Every time I take Casey to the chiropractor she asks me if I've figured out why he's come into our lives. I have several answers; he's healing us, he's not limited by his disability,he doesn't recognize he even has a disability, not to give up even when it's hard.

As writers we show that which serves the story best. I don't know the end to Casey's story. I hope it's triumphant - with four legs running along the canal beside his brother Ky. When I write in the journal the victories that lead to that happy ending are the ones I record. The hiccups and obstacles that could lead to the loss of his leg are glossed over; not even written until they are hurdled.

Today was different. And I'm recording it here, without edits and as few slants as I can manage, for a variety of reasons. I'm no longer sure that my optimism isn't delusion. I'm no longer certain of his commitment to the battle. The big picture is still influenced by my will.

He cried in the car all the way to the appointment which isn't like him at all. He's great in the car, neither his bladder nor bowel needed emptying. Once there he sniffed around outside then jumped up to hug his beloved healer with both front legs. Inside her office he lay down on the adjustment table and whimpered. His shoulder hurt. A thorough examination revealed that on top of everything else, Casey has slipped his rotator cuff(that was not the technical diagnosis). A specific massage was added to the rest of his therapies. And this time when asked why he came into my life I answered, "Because he teaches me not to give up."

On the way out to the car, we were approached by a woman who does quantum healing from a distance. While I have little idea what that is, we agreed to let her work on Casey. She didn't need our presence, only his name and we're grateful for every positive thought sent his way.

Driving home, he started to cry again. I glanced in the back seat to see him lying on his injured side. "Silly dog. Get up and lie on the other side. It will hurt less," I told him. He immediately did as I suggested and stopped crying. Smart boy! I was so impressed he listened.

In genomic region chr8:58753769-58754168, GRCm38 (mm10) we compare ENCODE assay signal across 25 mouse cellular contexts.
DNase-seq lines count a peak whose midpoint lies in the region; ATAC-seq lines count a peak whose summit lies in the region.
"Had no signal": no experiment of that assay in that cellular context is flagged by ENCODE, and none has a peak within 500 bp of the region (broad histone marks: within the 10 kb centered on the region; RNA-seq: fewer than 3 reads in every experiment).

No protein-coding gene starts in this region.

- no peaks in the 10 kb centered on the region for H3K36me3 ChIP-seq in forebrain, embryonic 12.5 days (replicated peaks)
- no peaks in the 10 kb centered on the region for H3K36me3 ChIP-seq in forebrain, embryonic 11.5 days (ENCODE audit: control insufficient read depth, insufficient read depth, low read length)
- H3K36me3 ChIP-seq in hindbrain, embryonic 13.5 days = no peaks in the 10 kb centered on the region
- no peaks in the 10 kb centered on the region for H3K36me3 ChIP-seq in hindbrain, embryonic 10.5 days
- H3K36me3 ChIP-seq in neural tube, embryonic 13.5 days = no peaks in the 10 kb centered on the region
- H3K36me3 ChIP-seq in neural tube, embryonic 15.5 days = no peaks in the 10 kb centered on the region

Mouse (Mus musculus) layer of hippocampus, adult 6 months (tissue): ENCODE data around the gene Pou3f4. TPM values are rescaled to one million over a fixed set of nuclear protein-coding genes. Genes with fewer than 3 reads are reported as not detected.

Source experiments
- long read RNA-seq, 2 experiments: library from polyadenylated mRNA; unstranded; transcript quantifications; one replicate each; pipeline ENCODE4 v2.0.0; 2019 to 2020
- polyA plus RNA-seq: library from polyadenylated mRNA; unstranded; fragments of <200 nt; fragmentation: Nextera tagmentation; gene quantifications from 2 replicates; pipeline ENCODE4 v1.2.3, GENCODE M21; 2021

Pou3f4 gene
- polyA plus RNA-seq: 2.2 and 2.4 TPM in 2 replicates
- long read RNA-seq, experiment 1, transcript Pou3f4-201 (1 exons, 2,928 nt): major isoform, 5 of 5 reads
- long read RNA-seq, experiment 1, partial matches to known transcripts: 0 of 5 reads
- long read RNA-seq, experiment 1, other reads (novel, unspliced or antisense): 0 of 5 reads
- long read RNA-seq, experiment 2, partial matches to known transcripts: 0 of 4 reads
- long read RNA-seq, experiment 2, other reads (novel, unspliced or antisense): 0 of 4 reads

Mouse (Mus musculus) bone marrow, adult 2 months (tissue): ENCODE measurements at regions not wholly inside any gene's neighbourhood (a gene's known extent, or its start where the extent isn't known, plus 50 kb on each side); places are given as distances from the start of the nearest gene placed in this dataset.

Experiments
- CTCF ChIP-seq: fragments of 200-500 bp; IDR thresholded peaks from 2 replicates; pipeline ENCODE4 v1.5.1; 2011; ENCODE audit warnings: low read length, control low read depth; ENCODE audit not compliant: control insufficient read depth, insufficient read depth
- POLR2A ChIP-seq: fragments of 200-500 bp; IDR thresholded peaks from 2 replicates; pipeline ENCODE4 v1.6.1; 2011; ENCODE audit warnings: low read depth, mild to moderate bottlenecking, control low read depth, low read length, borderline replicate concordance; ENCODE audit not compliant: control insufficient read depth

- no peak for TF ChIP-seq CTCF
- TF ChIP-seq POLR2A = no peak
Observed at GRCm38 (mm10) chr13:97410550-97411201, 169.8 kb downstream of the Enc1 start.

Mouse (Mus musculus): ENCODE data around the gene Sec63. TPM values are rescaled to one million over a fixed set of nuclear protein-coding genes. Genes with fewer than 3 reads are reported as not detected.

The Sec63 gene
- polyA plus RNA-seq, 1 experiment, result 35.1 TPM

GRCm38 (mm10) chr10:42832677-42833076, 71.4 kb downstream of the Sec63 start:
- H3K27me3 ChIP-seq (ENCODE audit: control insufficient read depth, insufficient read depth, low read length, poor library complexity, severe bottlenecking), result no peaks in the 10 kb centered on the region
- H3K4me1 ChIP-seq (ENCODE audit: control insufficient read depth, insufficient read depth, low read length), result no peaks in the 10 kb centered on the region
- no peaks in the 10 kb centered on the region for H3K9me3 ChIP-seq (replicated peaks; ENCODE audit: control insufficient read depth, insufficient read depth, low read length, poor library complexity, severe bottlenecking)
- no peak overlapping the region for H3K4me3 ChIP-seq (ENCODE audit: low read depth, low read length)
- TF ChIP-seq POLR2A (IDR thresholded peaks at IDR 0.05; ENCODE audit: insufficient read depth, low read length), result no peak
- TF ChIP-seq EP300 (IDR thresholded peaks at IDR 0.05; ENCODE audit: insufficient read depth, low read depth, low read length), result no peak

At home I changed, clipped him into his life jacket and jumped into the hot tub. This was the first time doing it on my own. I couldn't reach the jets and hold him. I forgot the timer. So he swam while I counted. Slower and slower until he just stopped.

No matter what I said, he wouldn't swim. I lifted him, turned him, stretched my arm to reach the jets. Nothing. He hung there limp and stared at me.

I sank to my knees and let him drift his weight onto my thighs. He tucked his head on my shoulder and we sat on the bottom of the hot tub. And I wondered if maybe he wanted to quit after all.

So I asked him. I told him there was no shame and that it was okay. That if he was tired, we could stop. If he wanted to give up the leg and run fast with three that we could do that too. I told him it was his body and up to him how we proceeded.

With just each other in the relative silence we sat together and I let him decide what to do next. I have no idea how long we sat there while the water boiled around us, bubbles popped around his chin and my arms. Mist hung over the garage and tears blurred my vision.

With a tentative kick, Casey slid off my knees and started paddling. Slow at first, then stronger, steadier, faster. I stood up and supported him. Cheered him and praised him.

There may be no quit in Casey but today he reminded me that there are times when you need a little break.